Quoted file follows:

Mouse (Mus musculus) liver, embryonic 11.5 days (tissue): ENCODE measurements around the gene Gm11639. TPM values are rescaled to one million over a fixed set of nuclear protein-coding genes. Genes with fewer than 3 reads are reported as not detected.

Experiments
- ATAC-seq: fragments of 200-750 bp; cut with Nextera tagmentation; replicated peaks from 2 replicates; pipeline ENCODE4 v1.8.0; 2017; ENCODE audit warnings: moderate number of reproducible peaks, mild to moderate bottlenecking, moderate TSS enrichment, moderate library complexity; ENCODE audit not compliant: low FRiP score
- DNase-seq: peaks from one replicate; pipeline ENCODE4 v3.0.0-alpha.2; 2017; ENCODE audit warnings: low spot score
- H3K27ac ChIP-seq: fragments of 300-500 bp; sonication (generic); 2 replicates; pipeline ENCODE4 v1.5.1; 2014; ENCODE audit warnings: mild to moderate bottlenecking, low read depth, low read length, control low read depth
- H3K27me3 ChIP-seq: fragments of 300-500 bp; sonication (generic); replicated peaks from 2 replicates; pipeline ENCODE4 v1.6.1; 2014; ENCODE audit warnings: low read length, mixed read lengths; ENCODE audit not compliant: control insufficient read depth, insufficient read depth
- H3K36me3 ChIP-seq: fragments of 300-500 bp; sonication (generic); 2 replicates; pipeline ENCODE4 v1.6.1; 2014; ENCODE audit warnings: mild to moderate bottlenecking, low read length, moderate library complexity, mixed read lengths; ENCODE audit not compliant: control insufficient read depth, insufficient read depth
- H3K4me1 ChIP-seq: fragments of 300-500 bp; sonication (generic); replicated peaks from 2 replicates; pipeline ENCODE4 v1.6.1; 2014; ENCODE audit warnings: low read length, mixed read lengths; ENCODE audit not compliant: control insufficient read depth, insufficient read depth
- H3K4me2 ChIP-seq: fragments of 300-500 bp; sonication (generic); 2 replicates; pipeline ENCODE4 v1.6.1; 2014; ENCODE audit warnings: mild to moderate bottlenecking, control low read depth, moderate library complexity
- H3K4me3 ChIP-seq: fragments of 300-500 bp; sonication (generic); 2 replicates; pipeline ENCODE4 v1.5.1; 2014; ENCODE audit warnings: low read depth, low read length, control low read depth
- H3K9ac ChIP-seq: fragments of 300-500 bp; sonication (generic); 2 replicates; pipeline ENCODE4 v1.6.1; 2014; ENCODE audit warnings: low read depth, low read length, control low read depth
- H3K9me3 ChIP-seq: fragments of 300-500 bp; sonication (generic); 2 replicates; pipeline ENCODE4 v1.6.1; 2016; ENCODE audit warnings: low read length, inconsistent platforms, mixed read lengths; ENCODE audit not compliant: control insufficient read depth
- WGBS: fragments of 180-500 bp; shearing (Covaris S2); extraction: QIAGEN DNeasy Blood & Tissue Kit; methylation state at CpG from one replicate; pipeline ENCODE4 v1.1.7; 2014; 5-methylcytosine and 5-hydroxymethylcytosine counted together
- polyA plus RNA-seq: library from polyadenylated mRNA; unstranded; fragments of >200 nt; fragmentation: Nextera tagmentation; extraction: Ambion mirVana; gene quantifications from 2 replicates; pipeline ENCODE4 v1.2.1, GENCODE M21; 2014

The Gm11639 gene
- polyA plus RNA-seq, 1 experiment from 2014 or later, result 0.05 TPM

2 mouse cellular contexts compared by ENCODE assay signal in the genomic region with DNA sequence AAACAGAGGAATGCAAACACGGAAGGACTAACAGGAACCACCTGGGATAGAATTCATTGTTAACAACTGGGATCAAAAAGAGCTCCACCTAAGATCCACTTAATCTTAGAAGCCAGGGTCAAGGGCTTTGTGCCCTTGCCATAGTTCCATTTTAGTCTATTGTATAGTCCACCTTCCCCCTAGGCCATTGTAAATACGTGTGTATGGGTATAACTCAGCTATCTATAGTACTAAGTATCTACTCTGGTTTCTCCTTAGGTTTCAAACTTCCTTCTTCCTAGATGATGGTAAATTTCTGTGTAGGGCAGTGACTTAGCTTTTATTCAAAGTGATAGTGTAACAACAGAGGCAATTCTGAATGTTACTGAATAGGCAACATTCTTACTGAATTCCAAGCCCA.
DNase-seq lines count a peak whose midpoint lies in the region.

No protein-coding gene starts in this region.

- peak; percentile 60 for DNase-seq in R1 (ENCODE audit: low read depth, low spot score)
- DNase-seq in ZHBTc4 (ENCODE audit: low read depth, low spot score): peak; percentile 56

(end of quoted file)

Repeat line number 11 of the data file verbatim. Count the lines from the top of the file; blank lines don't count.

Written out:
- H3K9ac ChIP-seq: fragments of 300-500 bp; sonication (generic); 2 replicates; pipeline ENCODE4 v1.6.1; 2014; ENCODE audit warnings: low read depth, low read length, control low read depth